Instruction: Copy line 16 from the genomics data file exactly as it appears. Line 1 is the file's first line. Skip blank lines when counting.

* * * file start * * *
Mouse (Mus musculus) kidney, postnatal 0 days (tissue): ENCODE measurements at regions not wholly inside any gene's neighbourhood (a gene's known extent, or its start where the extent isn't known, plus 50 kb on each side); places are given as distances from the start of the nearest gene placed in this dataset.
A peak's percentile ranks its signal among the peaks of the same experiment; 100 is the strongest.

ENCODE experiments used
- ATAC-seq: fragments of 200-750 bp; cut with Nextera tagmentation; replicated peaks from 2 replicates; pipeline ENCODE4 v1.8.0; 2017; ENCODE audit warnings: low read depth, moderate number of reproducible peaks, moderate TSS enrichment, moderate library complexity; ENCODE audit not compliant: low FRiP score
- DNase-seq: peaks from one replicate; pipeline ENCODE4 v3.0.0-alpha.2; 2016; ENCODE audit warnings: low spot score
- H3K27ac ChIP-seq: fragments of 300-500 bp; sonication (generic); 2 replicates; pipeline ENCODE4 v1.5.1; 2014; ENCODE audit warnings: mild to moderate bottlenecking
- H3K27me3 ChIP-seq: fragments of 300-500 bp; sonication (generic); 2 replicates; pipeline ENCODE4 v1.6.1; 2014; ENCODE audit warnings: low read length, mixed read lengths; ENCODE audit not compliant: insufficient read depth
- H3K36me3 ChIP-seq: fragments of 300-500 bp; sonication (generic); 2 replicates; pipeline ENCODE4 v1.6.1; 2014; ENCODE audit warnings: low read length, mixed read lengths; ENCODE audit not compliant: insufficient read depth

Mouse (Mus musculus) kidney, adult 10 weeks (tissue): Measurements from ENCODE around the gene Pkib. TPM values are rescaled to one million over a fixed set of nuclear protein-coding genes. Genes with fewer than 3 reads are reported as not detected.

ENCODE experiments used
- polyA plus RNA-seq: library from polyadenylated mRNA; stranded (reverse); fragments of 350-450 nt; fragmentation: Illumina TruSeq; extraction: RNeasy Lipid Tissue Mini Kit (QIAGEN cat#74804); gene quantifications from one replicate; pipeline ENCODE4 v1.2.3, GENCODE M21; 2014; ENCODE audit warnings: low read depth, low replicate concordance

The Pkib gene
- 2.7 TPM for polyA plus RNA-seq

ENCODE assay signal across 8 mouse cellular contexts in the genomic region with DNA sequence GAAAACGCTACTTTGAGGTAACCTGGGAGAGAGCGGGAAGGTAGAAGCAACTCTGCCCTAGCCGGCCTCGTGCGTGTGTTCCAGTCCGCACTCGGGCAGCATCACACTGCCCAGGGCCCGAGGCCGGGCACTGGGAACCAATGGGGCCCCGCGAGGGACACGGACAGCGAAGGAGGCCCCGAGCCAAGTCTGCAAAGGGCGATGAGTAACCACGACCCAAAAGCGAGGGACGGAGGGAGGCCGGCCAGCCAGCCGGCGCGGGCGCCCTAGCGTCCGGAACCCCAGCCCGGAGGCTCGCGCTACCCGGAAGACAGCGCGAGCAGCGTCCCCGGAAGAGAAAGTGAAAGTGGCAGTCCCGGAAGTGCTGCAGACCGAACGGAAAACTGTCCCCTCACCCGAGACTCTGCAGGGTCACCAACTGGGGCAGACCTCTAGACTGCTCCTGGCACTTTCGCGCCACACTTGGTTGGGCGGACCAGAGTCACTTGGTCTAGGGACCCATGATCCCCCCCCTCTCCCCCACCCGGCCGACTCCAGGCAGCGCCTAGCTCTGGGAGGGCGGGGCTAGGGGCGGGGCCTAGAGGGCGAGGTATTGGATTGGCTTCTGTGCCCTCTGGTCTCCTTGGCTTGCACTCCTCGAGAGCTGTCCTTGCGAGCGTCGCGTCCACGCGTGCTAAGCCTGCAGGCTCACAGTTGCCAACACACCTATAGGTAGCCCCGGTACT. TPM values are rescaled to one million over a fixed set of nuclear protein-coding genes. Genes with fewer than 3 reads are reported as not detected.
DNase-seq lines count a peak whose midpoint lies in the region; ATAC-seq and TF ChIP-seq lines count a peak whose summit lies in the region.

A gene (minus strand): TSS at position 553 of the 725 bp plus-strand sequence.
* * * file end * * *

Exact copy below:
A gene (minus strand): TSS at position 553 of the 725 bp plus-strand sequence.